Wonga admits IT errors and pays out to customers over debt collection scare tactics
UK payday lender Wonga has been forced to compensate its customers after it was found to have falsified debt collection
UK payday lender Wonga has been forced to pay out a cool £2.6m ($4.4m) to its customers after it was found to have falsified debt collections letters.
The company, which the Church of England “accidentally” invested in, will have to pay out to 45,000 customers it wrote to demanding repayment of loans from fictional law firms.
In some instances Wonga also added charges to customers’ accounts to cover the administration fees associated with sending the letters.
Kerry Bland, a director for Jack Russell Collections Agency told RBI: “The actions of Wonga in this case are extremely deceitful and
According to Bland Wonga are not the only firm to use these tactics in attempts to recover loans.
“Companies will create a legal sounding name to make people think the recovery has been passed on.”
“It would have very simple for Wonga to set up a company with one of the names used which would be a completely legitimate way to go about this.”
It would also have been an option for Wonga to partner with a debt collection company and use its name as part of the recovery process. Companies often do this prior to selling on debt.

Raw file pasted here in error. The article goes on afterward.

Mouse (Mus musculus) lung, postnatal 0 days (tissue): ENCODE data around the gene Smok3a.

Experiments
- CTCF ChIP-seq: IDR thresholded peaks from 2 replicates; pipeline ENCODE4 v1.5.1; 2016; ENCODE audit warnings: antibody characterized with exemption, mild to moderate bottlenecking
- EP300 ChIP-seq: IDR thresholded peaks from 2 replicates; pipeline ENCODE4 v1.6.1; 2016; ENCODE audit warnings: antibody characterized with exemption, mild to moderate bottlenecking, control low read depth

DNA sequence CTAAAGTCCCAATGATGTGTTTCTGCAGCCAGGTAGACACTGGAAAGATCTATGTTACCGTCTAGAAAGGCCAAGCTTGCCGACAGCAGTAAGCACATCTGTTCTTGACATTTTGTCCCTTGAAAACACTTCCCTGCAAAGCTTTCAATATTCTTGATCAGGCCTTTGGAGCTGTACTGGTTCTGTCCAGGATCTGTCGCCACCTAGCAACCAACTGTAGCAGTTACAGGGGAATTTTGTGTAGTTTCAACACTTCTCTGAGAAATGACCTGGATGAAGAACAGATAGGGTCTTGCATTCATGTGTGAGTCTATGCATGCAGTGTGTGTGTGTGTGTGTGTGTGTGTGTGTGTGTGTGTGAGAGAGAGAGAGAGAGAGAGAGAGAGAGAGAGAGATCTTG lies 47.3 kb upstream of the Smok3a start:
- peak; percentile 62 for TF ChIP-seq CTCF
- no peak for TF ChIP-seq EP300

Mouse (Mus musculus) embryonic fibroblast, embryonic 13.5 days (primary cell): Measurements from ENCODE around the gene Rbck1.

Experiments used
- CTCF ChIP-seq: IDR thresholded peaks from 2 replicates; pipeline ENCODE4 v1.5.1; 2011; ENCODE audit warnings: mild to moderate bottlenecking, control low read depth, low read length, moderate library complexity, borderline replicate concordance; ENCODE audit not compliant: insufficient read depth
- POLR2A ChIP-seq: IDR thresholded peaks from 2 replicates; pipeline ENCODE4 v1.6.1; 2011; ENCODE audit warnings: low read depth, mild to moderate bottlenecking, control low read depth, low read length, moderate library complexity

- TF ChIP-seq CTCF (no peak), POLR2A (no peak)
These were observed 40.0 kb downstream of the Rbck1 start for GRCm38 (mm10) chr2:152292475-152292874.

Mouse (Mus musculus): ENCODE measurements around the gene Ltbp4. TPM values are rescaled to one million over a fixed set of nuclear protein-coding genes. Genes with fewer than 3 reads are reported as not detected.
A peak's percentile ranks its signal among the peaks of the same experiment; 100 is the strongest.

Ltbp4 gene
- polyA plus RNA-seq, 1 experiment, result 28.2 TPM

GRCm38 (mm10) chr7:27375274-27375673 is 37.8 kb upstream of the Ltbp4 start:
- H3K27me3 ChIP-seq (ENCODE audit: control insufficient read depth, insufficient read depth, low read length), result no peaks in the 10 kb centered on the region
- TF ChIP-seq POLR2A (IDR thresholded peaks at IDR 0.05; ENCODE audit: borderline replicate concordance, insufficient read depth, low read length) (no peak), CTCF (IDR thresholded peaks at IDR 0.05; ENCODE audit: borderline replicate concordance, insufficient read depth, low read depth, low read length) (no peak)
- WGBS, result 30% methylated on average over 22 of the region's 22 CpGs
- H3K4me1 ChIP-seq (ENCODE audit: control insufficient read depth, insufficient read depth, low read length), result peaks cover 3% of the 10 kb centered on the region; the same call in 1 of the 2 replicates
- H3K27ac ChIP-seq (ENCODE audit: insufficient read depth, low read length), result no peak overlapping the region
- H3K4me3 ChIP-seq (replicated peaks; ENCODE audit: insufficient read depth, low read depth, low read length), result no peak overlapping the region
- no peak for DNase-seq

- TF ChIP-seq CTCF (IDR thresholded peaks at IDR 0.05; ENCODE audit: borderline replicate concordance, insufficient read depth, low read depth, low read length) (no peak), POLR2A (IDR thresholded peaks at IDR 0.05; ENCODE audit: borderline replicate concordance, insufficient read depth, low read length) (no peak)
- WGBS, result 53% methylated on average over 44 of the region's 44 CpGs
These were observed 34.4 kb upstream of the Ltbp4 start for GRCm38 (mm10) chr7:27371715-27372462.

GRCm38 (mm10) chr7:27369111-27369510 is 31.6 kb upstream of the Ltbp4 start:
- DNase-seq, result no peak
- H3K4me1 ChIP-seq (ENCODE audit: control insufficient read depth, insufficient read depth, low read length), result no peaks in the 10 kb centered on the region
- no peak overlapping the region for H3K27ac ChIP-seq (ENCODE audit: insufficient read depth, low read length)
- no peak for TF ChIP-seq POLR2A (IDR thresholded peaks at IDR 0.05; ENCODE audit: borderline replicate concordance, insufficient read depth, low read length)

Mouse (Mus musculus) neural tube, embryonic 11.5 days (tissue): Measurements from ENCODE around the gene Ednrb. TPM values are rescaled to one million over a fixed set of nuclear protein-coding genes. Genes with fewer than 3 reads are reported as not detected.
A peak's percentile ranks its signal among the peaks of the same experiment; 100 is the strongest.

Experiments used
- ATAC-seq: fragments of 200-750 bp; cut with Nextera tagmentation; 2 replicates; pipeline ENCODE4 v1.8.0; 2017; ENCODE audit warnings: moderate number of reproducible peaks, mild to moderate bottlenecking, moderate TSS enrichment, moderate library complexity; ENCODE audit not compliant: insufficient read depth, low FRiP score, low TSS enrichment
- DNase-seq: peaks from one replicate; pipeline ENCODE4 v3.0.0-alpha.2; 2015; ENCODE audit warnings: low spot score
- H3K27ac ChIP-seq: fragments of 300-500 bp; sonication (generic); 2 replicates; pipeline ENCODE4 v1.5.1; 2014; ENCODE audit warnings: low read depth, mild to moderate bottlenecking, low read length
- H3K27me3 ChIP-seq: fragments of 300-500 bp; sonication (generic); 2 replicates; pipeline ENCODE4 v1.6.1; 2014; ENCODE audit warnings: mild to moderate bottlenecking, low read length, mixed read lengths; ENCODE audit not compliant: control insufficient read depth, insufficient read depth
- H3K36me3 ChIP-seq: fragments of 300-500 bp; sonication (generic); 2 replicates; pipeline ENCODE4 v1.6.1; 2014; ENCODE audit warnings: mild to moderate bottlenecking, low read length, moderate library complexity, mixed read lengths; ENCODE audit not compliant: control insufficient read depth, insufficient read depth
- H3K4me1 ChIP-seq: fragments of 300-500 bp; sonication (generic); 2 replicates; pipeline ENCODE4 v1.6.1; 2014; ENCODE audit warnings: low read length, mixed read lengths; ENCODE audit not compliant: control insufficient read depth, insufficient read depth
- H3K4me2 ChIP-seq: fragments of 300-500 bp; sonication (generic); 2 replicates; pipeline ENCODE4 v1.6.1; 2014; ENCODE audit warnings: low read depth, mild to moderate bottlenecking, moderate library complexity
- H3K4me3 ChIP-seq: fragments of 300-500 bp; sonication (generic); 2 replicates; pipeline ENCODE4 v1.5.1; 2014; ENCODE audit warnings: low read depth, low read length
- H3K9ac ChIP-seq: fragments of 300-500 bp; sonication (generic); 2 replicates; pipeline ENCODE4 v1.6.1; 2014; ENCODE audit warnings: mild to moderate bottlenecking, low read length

The lender, which has been chipping away at traditional banks’ market share, also admitted that system errors resulted in 200,000 customers overpaying for their loan and an even larger undisclosed number underpaying.
An IT error of this size is a heavy blow to the firm as it is able to out manoeuvre traditional banks which are heavily restricted by dated legacy systems.
Clive Adamson, director of supervision at the FCA, said: “Wonga’s misconduct was very serious because it had the effect of exacerbating an already difficult situation for customers in arrears. We are pleased that Wonga has been working with us to put matters right for its customers and to ensure that these historical practices are truly a thing of the past.
“The FCA expects firms to pay particular attention to fair treatment of those who have difficulty in meeting their loan repayments.”
The FCA has ruled that between October 2008 and November 2010 Wonga used unfair debt collection practices which put customers under great pressure to make loan repayments that many could not afford.
Using the names of non-existent law firms Chainey, D’Amato & Shannon, and Barker and Lowe Legal Recoveries, customers were lead to believe that their outstanding debt had been passed to a law firm, or other third party.
Further legal action was threatened if the debt was not repaid.
Tim Weller, interim Wonga chief executive, said: “We would like to apologise unreservedly to anyone affected by the historical debt collection activity and for any distress caused as a result. The practice was unacceptable and we voluntarily ceased it nearly four years ago.”